James Cameron’s 6.8 mile (10.94 km) descent to the ocean’s deepest point took nearly three hours. It was a mission fraught with danger, leading to certain death if anything went wrong with his 24-foot submarine. So what did the filmmaker do when he arrived?
“I just sat there looking out the window, looking at this barren, desolate lunar plain, appreciating,” Cameron said Monday in a conference call.
Cameron is no secret to otherworldly visions. The director dreamed up the alternate Pandora universe in the 2009 blockbuster Avatar. But even he was unprepared for the emptiness that abounded as he rested at the bottom of the Mariana Trench. “It’s really the sense of isolation, more than anything, realizing how tiny you are down in this big vast black unknown and unexplored place,” Cameron said. “The bottom was completely featureless. I had this idea that life would adapt to the deep, but I don’t think we’re seeing that,” he told National Geographic, which sponsored the mission.
(VIDEO: 10 Questions for James Cameron)
The onboard cameras helped to capture the dark abyss, and Cameron hopes to turn the footage into a documentary. But one mission went unaccomplished; a fluid leak prevented the vessel’s hydraulic arm from collecting any rocks or sea creatures. He had no hesitation, though, in explaining how he’d correct the situation: “That just means I gotta go back and get some more (items).”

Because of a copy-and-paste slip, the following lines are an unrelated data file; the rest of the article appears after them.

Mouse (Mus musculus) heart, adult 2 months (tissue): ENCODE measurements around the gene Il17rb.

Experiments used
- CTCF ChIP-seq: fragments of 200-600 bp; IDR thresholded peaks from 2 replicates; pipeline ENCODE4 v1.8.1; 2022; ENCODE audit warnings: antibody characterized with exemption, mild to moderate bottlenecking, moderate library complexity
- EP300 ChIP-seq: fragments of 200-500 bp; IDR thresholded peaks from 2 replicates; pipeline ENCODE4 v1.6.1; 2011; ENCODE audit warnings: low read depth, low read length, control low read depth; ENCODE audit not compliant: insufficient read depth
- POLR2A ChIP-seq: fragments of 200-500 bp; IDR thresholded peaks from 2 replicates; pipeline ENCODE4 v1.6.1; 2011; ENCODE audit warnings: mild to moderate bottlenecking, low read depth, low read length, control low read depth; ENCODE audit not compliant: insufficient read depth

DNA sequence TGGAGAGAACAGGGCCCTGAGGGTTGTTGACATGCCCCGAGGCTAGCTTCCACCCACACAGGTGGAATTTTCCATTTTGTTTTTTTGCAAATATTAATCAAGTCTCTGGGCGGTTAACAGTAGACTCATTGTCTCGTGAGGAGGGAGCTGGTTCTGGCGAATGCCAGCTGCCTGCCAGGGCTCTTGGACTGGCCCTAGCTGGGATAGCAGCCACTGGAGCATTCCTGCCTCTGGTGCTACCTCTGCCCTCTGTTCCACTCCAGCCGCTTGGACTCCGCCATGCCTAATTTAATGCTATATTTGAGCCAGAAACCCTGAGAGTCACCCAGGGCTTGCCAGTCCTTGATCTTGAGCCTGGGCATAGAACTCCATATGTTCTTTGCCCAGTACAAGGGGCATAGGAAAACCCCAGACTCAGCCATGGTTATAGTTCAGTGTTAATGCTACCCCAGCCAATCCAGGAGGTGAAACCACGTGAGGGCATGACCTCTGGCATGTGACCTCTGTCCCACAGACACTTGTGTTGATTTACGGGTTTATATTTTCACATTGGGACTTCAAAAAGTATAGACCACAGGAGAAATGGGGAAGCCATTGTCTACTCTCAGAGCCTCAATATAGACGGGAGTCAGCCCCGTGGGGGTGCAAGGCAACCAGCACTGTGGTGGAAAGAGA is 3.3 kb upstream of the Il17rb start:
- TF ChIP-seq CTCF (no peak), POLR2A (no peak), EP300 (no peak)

The 57-year-old Cameron intended to spend six hours beneath the ocean but could only muster a three-hour stay amid fears of running out of power. The entire mission took seven hours – and while he described it as a “heckuva ride,” the experience wasn’t wrapped in comfort. The electronics surrounding him – 3D cameras, lights, and navigation systems – bumped the temperature in the 43-inch-wide (109-cm-wide) capsule to a sauna-like 100 degrees Fahrenheit (38 degrees Celsius). Then he descended beneath the ocean. “Within a minute or two I’m out of sunlight, and you’re in total darkness for most of this dive, so the sub gets very cold,” he said in National Geographic. He piled on warm clothing as the water temperature around the submarine reached a near-freezing 36 degrees Fahrenheit (2.2 degrees Celsius).
The intense pressure at the bottom of the Challenger Deep trench, rated at eight tons of pressure per square inch, shrunk his steel-walled submarine by more than three inches. But without a doubt, he said, the mission expanded his mind.